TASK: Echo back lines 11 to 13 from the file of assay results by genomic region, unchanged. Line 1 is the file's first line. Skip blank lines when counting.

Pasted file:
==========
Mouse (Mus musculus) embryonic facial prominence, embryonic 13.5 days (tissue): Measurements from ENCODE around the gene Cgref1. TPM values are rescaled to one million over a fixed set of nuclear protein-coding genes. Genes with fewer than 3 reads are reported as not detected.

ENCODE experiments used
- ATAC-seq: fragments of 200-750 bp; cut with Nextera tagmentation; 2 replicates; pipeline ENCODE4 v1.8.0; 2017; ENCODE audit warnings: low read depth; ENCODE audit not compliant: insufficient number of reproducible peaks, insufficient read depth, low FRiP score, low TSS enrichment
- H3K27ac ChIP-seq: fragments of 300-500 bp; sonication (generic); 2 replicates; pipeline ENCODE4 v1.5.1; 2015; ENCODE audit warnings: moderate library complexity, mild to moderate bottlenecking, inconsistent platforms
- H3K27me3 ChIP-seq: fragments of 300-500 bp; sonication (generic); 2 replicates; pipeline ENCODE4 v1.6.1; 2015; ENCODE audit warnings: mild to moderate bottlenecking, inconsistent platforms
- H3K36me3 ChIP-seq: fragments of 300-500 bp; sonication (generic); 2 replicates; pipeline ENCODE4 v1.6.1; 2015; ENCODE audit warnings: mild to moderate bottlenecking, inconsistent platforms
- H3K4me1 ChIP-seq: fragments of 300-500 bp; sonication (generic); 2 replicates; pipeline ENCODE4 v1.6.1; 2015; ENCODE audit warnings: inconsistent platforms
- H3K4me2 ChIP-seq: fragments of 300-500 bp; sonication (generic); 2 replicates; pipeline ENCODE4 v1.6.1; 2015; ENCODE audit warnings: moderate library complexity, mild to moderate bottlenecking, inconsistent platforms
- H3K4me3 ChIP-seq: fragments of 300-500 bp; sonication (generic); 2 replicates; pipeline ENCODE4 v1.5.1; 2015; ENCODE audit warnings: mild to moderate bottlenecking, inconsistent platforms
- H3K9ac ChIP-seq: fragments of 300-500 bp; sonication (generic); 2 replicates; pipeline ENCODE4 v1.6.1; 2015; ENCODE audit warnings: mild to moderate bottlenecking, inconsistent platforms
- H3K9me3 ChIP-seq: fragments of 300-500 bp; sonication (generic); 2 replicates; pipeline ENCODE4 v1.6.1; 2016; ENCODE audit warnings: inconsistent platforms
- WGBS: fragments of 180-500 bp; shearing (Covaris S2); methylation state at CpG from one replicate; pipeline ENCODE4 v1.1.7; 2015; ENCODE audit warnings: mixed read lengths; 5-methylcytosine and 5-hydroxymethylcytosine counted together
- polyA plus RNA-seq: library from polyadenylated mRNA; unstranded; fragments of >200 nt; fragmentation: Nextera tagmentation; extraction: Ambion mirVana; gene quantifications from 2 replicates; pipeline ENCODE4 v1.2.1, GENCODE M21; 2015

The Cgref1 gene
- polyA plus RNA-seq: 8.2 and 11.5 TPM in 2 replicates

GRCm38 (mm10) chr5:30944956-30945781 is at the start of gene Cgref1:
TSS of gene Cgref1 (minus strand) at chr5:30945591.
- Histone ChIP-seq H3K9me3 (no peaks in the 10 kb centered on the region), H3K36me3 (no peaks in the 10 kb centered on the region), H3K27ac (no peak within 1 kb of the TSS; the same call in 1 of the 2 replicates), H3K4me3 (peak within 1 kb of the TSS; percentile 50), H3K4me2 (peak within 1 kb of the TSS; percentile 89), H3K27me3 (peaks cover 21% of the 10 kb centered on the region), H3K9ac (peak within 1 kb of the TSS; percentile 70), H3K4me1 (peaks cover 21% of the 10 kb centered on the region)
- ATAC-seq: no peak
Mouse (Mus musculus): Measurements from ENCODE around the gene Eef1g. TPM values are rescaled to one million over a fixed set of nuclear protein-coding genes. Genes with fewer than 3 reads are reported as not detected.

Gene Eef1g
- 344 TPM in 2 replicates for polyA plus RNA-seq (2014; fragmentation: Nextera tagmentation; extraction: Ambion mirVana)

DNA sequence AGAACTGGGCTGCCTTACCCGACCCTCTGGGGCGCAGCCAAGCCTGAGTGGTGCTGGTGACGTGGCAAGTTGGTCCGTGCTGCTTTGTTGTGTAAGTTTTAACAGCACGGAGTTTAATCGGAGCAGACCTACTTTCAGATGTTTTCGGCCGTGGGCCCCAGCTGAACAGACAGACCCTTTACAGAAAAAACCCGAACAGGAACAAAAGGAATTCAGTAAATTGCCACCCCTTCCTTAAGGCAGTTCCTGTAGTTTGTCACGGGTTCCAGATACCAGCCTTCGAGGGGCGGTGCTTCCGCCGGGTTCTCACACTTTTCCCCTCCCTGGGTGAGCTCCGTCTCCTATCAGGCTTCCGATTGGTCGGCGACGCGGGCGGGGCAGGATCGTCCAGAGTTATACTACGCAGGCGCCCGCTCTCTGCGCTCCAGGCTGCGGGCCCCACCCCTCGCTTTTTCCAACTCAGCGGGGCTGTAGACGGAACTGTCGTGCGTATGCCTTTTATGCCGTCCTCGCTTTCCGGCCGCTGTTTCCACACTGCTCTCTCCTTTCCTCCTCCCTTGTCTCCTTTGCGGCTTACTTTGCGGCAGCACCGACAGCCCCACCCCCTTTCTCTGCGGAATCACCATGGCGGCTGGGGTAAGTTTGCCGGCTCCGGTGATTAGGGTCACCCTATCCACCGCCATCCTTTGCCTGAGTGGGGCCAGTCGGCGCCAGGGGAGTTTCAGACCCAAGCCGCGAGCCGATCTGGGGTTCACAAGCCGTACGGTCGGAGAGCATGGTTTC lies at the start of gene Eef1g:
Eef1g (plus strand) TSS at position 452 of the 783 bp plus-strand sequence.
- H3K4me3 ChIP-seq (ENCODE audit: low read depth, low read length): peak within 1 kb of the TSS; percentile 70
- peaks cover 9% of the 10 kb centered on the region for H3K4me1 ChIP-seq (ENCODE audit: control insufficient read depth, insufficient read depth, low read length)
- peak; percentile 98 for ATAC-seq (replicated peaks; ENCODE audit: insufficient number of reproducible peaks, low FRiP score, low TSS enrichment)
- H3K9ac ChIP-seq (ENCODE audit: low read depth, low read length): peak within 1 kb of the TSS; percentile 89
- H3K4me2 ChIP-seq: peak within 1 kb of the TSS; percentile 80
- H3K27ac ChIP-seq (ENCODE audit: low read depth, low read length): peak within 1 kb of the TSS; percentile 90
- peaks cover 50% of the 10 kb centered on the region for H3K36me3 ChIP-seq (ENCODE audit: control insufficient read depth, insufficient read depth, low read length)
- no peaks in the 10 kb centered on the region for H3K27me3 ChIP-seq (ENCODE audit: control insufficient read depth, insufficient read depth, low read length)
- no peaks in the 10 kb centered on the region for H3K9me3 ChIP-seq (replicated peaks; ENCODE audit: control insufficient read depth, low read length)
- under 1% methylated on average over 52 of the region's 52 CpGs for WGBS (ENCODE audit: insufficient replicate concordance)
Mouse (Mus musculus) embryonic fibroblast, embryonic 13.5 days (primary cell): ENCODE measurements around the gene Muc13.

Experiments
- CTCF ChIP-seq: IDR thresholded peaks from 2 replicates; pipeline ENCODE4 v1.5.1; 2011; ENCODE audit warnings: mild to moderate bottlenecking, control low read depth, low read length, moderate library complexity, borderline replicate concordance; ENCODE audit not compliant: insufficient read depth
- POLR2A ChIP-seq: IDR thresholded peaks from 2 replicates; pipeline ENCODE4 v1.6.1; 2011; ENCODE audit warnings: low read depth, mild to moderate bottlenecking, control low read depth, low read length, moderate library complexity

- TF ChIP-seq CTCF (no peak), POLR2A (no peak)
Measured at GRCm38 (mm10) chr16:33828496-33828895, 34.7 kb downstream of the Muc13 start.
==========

- H3K9me3 ChIP-seq: fragments of 300-500 bp; sonication (generic); 2 replicates; pipeline ENCODE4 v1.6.1; 2016; ENCODE audit warnings: inconsistent platforms
- WGBS: fragments of 180-500 bp; shearing (Covaris S2); methylation state at CpG from one replicate; pipeline ENCODE4 v1.1.7; 2015; ENCODE audit warnings: mixed read lengths; 5-methylcytosine and 5-hydroxymethylcytosine counted together
- polyA plus RNA-seq: library from polyadenylated mRNA; unstranded; fragments of >200 nt; fragmentation: Nextera tagmentation; extraction: Ambion mirVana; gene quantifications from 2 replicates; pipeline ENCODE4 v1.2.1, GENCODE M21; 2015